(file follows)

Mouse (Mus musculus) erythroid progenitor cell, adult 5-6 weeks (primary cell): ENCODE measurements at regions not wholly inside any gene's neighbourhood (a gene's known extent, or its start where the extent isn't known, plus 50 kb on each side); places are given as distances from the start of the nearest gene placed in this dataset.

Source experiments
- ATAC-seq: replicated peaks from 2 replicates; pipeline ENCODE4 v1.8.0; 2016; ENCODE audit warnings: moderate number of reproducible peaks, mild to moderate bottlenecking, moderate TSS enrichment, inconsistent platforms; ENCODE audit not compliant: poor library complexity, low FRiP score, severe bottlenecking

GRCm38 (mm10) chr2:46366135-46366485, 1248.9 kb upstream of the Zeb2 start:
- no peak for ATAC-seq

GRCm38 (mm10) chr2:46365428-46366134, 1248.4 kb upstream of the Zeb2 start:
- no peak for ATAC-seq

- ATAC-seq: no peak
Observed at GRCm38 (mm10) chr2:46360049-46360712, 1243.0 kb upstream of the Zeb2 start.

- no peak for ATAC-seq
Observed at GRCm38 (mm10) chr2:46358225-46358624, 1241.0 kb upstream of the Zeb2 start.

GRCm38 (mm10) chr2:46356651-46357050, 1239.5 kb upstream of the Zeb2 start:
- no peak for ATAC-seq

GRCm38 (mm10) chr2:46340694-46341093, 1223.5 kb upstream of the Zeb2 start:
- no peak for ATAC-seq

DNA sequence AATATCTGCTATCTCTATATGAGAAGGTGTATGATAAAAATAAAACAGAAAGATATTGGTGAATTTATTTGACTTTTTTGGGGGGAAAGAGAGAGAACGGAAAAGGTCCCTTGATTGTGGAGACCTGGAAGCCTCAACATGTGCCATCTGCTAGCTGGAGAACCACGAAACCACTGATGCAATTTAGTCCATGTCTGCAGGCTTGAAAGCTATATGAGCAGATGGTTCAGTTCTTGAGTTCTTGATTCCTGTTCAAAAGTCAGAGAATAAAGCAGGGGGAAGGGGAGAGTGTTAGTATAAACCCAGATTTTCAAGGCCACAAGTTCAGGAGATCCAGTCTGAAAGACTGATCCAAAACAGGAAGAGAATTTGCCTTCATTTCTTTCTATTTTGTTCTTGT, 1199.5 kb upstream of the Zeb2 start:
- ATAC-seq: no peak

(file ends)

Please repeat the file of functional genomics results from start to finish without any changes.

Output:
Mouse (Mus musculus) erythroid progenitor cell, adult 5-6 weeks (primary cell): ENCODE measurements at regions not wholly inside any gene's neighbourhood (a gene's known extent, or its start where the extent isn't known, plus 50 kb on each side); places are given as distances from the start of the nearest gene placed in this dataset.

Source experiments
- ATAC-seq: replicated peaks from 2 replicates; pipeline ENCODE4 v1.8.0; 2016; ENCODE audit warnings: moderate number of reproducible peaks, mild to moderate bottlenecking, moderate TSS enrichment, inconsistent platforms; ENCODE audit not compliant: poor library complexity, low FRiP score, severe bottlenecking

GRCm38 (mm10) chr2:46366135-46366485, 1248.9 kb upstream of the Zeb2 start:
- no peak for ATAC-seq

GRCm38 (mm10) chr2:46365428-46366134, 1248.4 kb upstream of the Zeb2 start:
- no peak for ATAC-seq

- ATAC-seq: no peak
Observed at GRCm38 (mm10) chr2:46360049-46360712, 1243.0 kb upstream of the Zeb2 start.

- no peak for ATAC-seq
Observed at GRCm38 (mm10) chr2:46358225-46358624, 1241.0 kb upstream of the Zeb2 start.

GRCm38 (mm10) chr2:46356651-46357050, 1239.5 kb upstream of the Zeb2 start:
- no peak for ATAC-seq

GRCm38 (mm10) chr2:46340694-46341093, 1223.5 kb upstream of the Zeb2 start:
- no peak for ATAC-seq

DNA sequence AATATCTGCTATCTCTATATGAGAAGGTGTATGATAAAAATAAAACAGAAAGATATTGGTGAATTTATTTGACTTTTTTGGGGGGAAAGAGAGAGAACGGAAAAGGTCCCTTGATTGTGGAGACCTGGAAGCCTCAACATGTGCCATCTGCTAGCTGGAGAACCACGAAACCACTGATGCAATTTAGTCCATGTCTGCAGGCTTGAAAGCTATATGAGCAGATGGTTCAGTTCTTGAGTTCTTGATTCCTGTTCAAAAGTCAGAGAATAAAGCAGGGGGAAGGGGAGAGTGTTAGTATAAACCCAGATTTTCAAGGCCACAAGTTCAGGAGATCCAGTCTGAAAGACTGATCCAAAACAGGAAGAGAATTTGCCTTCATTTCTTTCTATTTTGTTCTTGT, 1199.5 kb upstream of the Zeb2 start:
- ATAC-seq: no peak